Recompilation of Stored Procedures

Stored procedures can provide performance benefits due to the cached query execution plan,
allowing SQL Server to reuse an existing plan instead of generating a new one.

However, Stored Procedures are not the solution for best database performance.

We still need to account for the performance of individual statements within the body of your stored procedure and to make sure that the tables are indexed properly and that the database is designed efficiently.

A recompilation occurs when a stored procedure’s plan is re-created.
Re-compilations occur automatically during stored procedure execution when underlying table
or other object changes occur to objects that are referenced within a stored procedure. Automatic recompilations can also occur with changes to indexes used by the plan or after a large number of updates to table keys referenced by the stored procedure.
This is done to make sure the SQL Server execution plan is using the most current information and not using out-of-date assumptions about the schema and data.

Although recompilations are costly and should be avoided most of the time, there may sometimes
be reasons why you would want to force a recompilation.

For example, if we have stored procedure that produce widely different results depending of the parameters sent on the SP execution. For example when SP is executed with one parameter, the procedure returns one row and executed with another parameter returns millions of rows.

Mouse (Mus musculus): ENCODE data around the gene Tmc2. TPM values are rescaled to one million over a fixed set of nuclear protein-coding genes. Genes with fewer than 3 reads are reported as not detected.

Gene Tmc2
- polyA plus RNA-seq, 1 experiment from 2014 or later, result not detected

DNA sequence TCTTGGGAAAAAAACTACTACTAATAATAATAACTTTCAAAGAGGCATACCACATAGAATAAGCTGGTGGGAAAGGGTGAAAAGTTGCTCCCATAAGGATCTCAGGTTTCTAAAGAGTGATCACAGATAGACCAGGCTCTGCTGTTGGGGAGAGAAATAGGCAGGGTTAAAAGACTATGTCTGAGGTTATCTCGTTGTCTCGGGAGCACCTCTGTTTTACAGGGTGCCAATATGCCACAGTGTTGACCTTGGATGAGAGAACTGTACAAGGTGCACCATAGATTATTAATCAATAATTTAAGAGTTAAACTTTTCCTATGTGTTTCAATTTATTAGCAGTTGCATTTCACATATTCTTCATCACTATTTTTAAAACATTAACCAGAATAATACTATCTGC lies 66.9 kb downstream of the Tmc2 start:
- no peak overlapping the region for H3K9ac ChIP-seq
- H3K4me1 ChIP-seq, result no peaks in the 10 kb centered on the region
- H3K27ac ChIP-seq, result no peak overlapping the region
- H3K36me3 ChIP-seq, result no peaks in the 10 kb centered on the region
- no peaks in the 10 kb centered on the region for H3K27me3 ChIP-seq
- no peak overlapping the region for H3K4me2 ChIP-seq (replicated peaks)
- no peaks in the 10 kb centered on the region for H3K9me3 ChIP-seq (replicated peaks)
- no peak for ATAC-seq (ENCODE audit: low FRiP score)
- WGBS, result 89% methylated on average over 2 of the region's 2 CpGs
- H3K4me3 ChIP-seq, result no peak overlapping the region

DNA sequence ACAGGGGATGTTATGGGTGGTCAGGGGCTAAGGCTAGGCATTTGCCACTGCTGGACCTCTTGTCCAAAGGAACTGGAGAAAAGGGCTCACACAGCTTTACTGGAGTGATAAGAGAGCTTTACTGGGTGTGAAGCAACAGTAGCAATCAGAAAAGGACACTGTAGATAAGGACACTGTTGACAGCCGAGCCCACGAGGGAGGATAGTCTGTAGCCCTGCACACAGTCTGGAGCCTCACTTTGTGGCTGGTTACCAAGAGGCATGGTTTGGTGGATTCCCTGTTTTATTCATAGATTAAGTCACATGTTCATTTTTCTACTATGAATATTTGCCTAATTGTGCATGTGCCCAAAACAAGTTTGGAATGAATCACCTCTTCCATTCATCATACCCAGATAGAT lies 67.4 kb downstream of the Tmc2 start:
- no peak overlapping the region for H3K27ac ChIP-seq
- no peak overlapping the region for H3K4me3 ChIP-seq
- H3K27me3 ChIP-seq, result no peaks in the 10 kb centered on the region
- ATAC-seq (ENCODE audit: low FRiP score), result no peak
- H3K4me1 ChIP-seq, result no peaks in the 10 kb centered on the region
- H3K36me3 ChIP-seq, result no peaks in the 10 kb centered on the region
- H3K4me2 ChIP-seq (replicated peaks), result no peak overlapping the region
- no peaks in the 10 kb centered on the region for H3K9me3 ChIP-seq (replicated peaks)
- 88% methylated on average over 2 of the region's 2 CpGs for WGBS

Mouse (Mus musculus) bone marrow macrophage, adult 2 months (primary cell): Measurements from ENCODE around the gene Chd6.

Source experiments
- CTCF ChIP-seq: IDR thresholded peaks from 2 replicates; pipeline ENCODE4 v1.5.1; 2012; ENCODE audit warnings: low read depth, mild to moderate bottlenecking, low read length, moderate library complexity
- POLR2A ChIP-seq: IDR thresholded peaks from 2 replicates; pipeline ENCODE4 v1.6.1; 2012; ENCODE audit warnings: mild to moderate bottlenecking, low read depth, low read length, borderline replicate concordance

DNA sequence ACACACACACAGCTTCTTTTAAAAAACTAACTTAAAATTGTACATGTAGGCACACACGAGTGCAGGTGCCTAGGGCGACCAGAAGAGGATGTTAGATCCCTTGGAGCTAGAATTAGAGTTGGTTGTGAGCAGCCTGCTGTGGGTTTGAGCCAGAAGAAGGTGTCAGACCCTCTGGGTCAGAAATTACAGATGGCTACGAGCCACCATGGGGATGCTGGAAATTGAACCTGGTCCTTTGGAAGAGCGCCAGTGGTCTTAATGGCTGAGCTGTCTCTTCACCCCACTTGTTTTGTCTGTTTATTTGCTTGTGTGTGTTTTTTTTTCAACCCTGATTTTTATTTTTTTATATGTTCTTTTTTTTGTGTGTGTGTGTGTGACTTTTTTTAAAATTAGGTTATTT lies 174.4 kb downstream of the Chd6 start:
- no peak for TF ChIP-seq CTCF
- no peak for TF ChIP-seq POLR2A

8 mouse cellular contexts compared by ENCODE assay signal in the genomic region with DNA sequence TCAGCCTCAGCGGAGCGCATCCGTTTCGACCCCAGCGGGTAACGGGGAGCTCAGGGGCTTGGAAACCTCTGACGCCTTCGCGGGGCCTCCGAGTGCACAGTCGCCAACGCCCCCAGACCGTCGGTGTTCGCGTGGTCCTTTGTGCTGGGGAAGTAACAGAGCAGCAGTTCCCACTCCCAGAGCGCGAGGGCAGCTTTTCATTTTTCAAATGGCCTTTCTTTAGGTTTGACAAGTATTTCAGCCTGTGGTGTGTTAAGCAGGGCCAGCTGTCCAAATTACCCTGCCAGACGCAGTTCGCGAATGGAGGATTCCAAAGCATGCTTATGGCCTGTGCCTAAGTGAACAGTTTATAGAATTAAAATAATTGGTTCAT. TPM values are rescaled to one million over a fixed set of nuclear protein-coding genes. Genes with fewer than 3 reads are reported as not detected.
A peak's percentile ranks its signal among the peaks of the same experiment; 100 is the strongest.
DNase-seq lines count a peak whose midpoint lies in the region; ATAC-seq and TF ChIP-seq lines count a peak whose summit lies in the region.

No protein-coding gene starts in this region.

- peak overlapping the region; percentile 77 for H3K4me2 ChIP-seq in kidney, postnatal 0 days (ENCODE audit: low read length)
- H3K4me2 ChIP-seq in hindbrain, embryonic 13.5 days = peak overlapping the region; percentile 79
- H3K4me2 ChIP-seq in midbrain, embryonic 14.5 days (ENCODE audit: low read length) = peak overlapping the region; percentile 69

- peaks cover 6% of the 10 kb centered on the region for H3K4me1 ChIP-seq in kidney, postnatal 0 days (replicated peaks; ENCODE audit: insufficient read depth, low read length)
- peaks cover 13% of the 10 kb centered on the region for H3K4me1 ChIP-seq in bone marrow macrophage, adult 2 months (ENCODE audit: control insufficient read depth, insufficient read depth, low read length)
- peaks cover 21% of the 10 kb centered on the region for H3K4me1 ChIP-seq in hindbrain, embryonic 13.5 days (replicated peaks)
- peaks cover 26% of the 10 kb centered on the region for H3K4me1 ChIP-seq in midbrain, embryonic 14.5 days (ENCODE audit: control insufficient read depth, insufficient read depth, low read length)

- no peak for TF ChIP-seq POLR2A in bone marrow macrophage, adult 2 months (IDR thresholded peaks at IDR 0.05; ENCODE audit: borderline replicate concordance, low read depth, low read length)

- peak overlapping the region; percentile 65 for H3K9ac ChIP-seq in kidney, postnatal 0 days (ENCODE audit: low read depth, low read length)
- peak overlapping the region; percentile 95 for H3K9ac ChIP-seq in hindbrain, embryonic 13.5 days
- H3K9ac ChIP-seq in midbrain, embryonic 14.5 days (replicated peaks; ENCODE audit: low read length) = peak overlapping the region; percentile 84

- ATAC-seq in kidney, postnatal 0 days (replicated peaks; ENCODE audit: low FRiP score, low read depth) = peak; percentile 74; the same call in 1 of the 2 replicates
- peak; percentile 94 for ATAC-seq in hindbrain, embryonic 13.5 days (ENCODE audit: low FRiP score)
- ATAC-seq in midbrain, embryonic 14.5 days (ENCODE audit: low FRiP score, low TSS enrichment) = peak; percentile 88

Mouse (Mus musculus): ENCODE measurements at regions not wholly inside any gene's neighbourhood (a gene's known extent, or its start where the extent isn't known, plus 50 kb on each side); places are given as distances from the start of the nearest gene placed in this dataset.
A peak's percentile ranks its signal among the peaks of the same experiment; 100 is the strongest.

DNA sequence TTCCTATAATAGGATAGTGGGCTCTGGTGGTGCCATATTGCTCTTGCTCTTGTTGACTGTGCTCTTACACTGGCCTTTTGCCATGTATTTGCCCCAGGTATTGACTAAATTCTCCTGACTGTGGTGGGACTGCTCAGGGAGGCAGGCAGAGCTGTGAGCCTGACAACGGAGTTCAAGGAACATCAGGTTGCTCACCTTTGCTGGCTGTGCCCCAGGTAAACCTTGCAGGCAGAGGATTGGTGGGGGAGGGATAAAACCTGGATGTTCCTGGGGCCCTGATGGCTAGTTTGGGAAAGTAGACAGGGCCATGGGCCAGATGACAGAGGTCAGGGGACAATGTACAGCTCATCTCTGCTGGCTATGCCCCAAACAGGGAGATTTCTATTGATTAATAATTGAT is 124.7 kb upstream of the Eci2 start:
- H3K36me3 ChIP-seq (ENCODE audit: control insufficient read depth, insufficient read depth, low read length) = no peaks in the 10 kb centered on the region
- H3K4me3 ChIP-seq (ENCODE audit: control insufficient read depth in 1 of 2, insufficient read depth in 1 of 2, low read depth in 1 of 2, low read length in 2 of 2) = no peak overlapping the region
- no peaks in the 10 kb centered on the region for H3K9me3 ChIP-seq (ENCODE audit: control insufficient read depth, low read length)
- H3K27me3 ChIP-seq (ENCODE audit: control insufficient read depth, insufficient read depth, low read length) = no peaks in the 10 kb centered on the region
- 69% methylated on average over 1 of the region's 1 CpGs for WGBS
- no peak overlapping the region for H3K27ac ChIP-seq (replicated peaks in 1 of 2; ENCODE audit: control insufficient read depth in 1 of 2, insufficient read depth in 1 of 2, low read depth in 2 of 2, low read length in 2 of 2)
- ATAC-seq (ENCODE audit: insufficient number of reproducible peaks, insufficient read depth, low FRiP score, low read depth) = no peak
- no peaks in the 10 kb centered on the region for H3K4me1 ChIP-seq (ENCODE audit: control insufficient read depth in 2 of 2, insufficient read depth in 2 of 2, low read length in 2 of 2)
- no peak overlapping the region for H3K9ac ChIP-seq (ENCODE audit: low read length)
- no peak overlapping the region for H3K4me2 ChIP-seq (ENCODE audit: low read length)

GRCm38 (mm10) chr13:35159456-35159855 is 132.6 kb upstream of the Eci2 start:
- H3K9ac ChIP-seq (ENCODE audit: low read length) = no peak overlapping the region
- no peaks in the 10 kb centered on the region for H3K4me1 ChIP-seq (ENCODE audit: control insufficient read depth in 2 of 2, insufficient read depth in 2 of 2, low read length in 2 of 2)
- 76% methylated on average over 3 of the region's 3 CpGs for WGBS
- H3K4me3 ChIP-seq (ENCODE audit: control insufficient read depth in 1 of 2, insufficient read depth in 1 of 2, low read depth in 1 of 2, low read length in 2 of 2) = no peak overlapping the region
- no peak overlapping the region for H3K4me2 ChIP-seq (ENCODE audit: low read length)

In that case SQL server may end up with caching plan that is optimized only for single row not for millions of rows, causing poor performance.

Example:

Recompilation is achieved with placing the WITH RECOMPILE statement in the stored procedure definition after defining the parameters.

 Statement-level recompilation

SQL Server also uses statement-level recompiles within the stored procedure, instead of
recompiling the entire stored procedure. Since recompiles cause extra overhead in generating new
plans, statement-level recompiles help decrease this overhead by correcting only what needs to be
corrected.

Example:

We should use recompilation when we want to use other benefits of stored procedures like security and modularization, but we don’t want SQL Server to store inefficient execution plan and with that to cause bad performance.

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